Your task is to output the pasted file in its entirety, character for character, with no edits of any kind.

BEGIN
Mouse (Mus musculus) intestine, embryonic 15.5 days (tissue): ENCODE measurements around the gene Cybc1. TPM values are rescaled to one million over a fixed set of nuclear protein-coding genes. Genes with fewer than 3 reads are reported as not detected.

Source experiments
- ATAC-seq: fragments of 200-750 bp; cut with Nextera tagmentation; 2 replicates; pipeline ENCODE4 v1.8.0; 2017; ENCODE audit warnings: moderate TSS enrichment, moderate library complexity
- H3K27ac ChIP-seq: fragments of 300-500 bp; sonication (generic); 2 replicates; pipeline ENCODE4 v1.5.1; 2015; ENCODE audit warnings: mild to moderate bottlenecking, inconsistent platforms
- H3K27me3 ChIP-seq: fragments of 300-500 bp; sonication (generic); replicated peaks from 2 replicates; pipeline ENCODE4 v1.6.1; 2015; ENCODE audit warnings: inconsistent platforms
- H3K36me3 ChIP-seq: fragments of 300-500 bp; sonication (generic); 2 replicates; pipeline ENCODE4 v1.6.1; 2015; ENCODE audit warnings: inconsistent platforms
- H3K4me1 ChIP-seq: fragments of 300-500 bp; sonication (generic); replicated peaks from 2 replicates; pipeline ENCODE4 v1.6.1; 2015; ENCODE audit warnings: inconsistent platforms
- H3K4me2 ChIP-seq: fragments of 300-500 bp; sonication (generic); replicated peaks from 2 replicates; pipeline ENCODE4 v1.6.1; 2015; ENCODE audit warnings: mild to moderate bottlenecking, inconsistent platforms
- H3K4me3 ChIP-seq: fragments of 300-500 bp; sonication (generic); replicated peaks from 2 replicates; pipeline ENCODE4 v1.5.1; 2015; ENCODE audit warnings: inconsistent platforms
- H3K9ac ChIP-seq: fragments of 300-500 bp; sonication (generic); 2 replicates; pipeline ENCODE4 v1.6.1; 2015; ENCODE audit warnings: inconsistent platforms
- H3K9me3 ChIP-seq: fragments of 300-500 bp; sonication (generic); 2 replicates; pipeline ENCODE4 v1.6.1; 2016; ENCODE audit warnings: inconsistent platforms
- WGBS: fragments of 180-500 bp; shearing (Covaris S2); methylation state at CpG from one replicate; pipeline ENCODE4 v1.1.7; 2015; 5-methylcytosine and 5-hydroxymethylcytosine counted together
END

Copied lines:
Mouse (Mus musculus) intestine, embryonic 15.5 days (tissue): ENCODE measurements around the gene Cybc1. TPM values are rescaled to one million over a fixed set of nuclear protein-coding genes. Genes with fewer than 3 reads are reported as not detected.

Source experiments
- ATAC-seq: fragments of 200-750 bp; cut with Nextera tagmentation; 2 replicates; pipeline ENCODE4 v1.8.0; 2017; ENCODE audit warnings: moderate TSS enrichment, moderate library complexity
- H3K27ac ChIP-seq: fragments of 300-500 bp; sonication (generic); 2 replicates; pipeline ENCODE4 v1.5.1; 2015; ENCODE audit warnings: mild to moderate bottlenecking, inconsistent platforms
- H3K27me3 ChIP-seq: fragments of 300-500 bp; sonication (generic); replicated peaks from 2 replicates; pipeline ENCODE4 v1.6.1; 2015; ENCODE audit warnings: inconsistent platforms
- H3K36me3 ChIP-seq: fragments of 300-500 bp; sonication (generic); 2 replicates; pipeline ENCODE4 v1.6.1; 2015; ENCODE audit warnings: inconsistent platforms
- H3K4me1 ChIP-seq: fragments of 300-500 bp; sonication (generic); replicated peaks from 2 replicates; pipeline ENCODE4 v1.6.1; 2015; ENCODE audit warnings: inconsistent platforms
- H3K4me2 ChIP-seq: fragments of 300-500 bp; sonication (generic); replicated peaks from 2 replicates; pipeline ENCODE4 v1.6.1; 2015; ENCODE audit warnings: mild to moderate bottlenecking, inconsistent platforms
- H3K4me3 ChIP-seq: fragments of 300-500 bp; sonication (generic); replicated peaks from 2 replicates; pipeline ENCODE4 v1.5.1; 2015; ENCODE audit warnings: inconsistent platforms
- H3K9ac ChIP-seq: fragments of 300-500 bp; sonication (generic); 2 replicates; pipeline ENCODE4 v1.6.1; 2015; ENCODE audit warnings: inconsistent platforms
- H3K9me3 ChIP-seq: fragments of 300-500 bp; sonication (generic); 2 replicates; pipeline ENCODE4 v1.6.1; 2016; ENCODE audit warnings: inconsistent platforms
- WGBS: fragments of 180-500 bp; shearing (Covaris S2); methylation state at CpG from one replicate; pipeline ENCODE4 v1.1.7; 2015; 5-methylcytosine and 5-hydroxymethylcytosine counted together